This is a quick how-to guide on git stash and why it’s awesome.

git stash is a super easy way to, well, stash local changes you haven’t committed yet. Stashes are kept safely tucked away, letting you do other things. This is incredibly useful for reasons I’ll get to later.

Using Git Stash

Stashing is easy:

git stash save "I'll come back to this later"

You can have multiple stashes saved at the same time. To see a list of all your stashes, run:

git stash list

And you’ll see something like this:

stash@{0}: On branch1: Adding more ponies to site footer
stash@{1}: On branch1: Tightening up the graphics on level 3
stash@{2}: On branch2: I'll come back to this later

As you can see, each stash gets its own designation, which you can use to restore a particular stash:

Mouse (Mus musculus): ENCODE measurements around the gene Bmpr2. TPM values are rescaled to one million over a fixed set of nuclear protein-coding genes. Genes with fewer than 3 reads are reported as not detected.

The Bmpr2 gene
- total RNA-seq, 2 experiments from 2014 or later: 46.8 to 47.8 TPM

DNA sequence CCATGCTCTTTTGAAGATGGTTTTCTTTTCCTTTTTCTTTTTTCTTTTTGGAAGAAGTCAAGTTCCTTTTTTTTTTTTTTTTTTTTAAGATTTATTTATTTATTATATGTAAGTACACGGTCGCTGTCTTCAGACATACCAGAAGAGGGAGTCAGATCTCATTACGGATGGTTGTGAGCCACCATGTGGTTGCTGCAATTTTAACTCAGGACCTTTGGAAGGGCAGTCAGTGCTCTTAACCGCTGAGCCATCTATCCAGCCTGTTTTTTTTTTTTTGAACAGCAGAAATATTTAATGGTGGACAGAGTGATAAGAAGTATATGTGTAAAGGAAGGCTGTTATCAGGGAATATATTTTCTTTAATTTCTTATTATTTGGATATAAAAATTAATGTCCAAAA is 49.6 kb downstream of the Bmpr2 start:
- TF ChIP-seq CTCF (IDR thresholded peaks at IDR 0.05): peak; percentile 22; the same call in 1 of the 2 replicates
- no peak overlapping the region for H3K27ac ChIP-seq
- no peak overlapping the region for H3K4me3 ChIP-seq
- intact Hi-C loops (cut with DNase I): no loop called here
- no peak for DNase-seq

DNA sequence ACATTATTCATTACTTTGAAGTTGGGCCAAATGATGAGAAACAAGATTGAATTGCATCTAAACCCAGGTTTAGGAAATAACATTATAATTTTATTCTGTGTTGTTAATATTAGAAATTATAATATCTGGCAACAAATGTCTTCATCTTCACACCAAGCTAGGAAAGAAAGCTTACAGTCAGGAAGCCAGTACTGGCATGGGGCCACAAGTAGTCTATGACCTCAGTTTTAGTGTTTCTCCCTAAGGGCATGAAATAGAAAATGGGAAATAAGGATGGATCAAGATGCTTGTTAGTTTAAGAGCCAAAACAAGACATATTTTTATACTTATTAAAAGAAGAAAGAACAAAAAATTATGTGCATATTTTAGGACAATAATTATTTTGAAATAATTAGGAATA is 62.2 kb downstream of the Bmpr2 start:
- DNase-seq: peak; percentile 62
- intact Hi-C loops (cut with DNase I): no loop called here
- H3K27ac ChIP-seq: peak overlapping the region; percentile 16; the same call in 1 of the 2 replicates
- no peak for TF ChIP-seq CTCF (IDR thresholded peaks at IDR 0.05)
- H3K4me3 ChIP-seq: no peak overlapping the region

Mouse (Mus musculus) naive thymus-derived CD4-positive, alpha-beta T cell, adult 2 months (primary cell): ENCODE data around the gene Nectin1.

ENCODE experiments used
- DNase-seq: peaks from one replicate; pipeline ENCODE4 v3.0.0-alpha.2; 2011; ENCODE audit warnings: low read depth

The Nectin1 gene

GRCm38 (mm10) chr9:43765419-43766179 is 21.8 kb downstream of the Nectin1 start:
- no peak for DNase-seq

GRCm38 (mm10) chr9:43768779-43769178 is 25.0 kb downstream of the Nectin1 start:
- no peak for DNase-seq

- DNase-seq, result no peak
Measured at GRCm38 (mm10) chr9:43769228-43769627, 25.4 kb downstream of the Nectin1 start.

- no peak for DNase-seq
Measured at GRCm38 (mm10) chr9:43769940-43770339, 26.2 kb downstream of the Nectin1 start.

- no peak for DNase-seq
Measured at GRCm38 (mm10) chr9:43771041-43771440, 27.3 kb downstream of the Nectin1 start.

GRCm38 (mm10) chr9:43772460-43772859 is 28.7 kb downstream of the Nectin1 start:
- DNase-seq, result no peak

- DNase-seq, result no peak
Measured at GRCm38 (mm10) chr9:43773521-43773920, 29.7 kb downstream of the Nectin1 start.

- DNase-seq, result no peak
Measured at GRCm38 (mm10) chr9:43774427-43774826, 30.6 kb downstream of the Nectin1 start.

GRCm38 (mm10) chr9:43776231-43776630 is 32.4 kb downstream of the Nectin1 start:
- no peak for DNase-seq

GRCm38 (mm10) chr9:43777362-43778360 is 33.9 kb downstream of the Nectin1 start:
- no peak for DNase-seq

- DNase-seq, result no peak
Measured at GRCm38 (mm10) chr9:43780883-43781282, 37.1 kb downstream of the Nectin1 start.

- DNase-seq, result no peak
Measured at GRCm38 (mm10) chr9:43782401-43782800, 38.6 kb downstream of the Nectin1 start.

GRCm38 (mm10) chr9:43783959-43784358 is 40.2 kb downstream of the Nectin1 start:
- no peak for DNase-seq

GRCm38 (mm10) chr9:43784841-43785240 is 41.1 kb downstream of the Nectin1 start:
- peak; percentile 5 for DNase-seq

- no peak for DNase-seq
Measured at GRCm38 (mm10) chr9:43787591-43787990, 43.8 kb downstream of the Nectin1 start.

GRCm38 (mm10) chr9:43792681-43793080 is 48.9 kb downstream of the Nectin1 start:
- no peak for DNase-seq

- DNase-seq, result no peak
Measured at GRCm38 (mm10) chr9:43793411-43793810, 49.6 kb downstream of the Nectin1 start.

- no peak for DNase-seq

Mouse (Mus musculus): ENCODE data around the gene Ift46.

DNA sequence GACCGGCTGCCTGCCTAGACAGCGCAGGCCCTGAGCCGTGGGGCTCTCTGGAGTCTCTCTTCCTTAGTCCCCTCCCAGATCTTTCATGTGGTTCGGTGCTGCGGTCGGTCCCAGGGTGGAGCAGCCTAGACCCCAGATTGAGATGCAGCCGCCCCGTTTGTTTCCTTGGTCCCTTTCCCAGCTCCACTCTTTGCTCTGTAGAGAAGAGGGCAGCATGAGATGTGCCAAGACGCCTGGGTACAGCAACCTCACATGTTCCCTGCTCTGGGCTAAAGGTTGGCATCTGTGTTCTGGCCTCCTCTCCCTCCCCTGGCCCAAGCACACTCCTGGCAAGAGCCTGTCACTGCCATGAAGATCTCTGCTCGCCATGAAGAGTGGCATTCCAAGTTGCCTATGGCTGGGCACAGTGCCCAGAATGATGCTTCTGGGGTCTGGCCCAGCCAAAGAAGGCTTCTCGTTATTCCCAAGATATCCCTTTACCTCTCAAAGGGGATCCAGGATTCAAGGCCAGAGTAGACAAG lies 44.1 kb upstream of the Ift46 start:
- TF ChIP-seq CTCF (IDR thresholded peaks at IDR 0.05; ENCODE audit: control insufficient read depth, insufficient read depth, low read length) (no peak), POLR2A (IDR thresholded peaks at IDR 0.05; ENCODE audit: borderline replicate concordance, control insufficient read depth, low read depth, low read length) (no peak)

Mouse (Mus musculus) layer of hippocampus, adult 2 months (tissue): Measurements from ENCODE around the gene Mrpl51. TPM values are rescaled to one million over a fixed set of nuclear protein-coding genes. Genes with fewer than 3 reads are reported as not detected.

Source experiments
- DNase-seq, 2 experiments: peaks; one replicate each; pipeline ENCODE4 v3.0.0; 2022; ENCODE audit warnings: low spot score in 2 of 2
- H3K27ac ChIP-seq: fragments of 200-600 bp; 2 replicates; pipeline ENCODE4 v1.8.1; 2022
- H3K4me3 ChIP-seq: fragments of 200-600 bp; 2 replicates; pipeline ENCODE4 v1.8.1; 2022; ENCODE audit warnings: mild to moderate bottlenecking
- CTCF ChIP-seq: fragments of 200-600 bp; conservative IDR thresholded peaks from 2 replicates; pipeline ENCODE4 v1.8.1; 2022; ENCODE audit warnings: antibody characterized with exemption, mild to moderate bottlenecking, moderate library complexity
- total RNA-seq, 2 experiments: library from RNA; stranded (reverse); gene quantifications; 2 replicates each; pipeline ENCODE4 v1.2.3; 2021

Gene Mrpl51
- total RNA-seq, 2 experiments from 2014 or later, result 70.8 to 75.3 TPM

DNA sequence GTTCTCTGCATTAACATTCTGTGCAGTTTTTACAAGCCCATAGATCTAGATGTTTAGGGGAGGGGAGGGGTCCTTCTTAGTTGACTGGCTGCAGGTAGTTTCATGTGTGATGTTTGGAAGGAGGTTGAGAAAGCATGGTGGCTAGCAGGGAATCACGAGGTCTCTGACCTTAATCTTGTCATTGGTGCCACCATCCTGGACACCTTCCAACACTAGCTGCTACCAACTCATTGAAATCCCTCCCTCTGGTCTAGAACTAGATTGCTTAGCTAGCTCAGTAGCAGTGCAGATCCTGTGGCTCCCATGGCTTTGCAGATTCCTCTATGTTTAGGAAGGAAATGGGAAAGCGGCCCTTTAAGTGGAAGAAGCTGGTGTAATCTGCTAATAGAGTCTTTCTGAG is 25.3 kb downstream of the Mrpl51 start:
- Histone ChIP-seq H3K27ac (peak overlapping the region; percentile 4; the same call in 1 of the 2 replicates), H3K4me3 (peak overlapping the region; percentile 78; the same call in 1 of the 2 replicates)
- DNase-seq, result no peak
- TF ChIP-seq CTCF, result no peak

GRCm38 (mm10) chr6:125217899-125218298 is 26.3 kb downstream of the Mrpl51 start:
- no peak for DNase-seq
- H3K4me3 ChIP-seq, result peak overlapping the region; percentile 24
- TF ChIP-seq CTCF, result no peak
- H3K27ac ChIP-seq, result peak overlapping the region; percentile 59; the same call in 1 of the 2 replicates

git stash apply stash@{2}

If you ever decide you don’t want a stash anymore, you can drop it:

git stash drop stash@{2}

The stash list operates as a stack. The most recent stash is always stash@{0}, second most recent is stash@{1}, and so on. Because of the stack nature, you can also use the shorter commands git stash pop and git stash drop, which will apply and drop the most recent stash, respectively.

One more thing: you can type just git stash and it will use the last commit message as the stash description, which probably doesn’t describe your stash at all. Useful for a quick temporary stash, but confusing otherwise.

Why It’s Awesome

So what can you use git stash for?

  • Obvious case. You’re in the middle of something and an urgent issue pops up. Stash your work in progress and get to work on the urgent issue.
  • You need to move your work in progress to another branch. git stash, git checkout otherbranch, git stash pop.
  • Something just broke on your dev box and you’re not sure if your new code is causing it. git stash, test code.
  • Or sometimes you just have a little code experiment you want to keep local, not quite worth creating a branch for. Keep it stashed.